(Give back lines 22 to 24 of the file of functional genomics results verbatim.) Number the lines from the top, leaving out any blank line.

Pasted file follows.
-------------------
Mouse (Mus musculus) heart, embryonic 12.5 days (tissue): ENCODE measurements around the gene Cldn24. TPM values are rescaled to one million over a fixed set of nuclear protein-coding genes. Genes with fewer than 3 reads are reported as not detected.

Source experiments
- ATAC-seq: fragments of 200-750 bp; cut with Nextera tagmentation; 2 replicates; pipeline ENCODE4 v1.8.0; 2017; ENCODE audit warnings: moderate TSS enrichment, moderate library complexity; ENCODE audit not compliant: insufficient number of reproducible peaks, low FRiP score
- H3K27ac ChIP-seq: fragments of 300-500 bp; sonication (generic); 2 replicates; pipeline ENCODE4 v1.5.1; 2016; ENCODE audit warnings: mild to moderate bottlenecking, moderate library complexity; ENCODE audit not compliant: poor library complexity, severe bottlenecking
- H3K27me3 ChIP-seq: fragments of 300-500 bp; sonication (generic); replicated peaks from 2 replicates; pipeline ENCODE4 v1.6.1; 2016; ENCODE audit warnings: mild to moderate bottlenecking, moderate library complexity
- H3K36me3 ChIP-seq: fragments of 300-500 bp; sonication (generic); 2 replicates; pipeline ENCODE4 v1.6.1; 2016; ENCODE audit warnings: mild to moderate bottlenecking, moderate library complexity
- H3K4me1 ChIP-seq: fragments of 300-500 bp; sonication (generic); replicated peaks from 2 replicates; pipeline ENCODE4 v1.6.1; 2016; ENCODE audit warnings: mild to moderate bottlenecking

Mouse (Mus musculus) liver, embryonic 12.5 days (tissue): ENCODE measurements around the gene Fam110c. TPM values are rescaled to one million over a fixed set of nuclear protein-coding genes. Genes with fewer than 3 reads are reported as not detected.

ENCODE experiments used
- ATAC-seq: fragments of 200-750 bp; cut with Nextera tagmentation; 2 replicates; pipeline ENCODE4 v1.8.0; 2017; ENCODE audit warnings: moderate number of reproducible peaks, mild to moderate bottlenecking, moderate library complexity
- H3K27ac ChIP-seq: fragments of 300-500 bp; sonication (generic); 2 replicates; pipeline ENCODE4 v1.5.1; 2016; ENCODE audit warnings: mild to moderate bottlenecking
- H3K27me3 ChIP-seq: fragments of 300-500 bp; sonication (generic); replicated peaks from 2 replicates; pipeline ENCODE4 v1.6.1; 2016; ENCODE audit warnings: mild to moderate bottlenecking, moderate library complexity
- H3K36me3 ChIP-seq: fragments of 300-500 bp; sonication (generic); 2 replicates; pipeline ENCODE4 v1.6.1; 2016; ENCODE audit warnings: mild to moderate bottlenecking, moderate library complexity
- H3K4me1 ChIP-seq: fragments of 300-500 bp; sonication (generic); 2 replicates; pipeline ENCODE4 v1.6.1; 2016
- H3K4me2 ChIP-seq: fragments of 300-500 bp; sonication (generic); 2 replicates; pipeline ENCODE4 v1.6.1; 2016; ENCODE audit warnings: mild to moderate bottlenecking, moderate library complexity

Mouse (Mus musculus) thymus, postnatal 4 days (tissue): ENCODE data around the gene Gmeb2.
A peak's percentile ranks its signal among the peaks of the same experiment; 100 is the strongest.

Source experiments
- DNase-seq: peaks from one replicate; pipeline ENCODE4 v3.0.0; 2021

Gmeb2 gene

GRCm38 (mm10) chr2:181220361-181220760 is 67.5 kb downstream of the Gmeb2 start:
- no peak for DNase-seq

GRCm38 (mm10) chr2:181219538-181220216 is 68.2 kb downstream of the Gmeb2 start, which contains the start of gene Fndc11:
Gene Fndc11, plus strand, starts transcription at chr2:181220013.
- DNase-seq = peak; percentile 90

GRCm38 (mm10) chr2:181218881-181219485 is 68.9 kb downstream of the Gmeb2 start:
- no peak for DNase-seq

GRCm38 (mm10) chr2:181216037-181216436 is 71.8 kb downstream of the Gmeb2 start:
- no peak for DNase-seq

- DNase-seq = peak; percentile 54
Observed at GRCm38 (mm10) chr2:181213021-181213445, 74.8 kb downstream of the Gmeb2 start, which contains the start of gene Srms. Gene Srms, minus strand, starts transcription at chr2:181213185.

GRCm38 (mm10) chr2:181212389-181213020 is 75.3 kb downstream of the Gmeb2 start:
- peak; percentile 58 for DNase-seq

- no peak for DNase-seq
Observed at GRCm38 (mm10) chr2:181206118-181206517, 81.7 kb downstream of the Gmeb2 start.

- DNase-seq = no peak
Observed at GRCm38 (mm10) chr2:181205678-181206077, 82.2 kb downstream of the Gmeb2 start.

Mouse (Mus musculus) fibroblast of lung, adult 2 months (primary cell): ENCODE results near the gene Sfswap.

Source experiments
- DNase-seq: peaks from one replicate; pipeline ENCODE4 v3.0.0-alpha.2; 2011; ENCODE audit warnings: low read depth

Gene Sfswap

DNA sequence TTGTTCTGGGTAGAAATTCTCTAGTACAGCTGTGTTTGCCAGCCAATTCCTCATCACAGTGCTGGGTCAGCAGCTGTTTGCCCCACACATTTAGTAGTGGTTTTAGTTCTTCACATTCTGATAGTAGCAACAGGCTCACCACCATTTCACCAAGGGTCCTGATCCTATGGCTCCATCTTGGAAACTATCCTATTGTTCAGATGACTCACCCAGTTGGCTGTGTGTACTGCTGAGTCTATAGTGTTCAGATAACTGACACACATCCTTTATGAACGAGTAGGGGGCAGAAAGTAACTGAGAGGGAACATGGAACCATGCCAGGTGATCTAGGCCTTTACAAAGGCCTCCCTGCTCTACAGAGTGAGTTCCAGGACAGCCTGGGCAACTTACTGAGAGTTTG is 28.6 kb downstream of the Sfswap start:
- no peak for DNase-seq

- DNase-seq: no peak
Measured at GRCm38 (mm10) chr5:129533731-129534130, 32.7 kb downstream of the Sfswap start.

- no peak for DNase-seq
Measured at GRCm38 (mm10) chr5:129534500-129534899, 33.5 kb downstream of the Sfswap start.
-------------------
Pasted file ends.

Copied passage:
- no peak for DNase-seq

GRCm38 (mm10) chr2:181219538-181220216 is 68.2 kb downstream of the Gmeb2 start, which contains the start of gene Fndc11:
Gene Fndc11, plus strand, starts transcription at chr2:181220013.